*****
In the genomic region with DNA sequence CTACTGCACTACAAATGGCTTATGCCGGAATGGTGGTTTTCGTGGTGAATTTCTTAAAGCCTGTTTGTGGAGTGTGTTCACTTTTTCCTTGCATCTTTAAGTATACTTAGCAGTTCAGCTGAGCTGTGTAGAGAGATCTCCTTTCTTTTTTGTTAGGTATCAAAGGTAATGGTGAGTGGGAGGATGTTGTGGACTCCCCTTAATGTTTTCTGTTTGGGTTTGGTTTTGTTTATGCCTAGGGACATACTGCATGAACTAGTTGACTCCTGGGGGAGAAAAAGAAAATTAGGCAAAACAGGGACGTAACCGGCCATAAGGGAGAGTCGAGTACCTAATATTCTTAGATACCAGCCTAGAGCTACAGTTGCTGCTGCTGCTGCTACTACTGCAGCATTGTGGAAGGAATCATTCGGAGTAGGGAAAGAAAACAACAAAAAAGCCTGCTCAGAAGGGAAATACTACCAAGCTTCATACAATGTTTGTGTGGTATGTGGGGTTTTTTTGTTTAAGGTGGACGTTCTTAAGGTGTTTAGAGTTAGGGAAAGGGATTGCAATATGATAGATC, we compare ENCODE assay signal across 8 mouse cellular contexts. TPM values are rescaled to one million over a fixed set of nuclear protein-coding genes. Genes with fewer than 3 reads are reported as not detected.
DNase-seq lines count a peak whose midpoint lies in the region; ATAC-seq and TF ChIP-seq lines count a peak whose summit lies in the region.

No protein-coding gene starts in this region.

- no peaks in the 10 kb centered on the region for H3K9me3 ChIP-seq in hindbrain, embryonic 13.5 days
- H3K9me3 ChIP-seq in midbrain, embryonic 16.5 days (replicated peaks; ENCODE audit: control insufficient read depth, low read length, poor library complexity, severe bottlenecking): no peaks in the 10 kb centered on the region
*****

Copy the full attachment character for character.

In the genomic region with DNA sequence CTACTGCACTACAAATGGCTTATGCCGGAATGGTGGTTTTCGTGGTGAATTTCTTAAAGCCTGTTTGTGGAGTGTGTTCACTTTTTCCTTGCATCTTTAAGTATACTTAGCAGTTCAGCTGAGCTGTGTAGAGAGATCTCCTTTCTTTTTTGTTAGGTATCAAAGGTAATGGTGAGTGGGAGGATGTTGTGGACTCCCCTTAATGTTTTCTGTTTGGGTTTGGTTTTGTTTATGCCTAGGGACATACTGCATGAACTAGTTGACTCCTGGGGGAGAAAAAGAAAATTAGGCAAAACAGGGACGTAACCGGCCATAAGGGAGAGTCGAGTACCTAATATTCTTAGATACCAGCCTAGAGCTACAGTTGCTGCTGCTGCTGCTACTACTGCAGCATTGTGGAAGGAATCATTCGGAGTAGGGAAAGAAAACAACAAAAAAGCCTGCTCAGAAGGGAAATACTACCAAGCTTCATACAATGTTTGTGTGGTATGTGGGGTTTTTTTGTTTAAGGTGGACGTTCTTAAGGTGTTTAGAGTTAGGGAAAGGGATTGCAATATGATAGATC, we compare ENCODE assay signal across 8 mouse cellular contexts. TPM values are rescaled to one million over a fixed set of nuclear protein-coding genes. Genes with fewer than 3 reads are reported as not detected.
DNase-seq lines count a peak whose midpoint lies in the region; ATAC-seq and TF ChIP-seq lines count a peak whose summit lies in the region.

No protein-coding gene starts in this region.

- no peaks in the 10 kb centered on the region for H3K9me3 ChIP-seq in hindbrain, embryonic 13.5 days
- H3K9me3 ChIP-seq in midbrain, embryonic 16.5 days (replicated peaks; ENCODE audit: control insufficient read depth, low read length, poor library complexity, severe bottlenecking): no peaks in the 10 kb centered on the region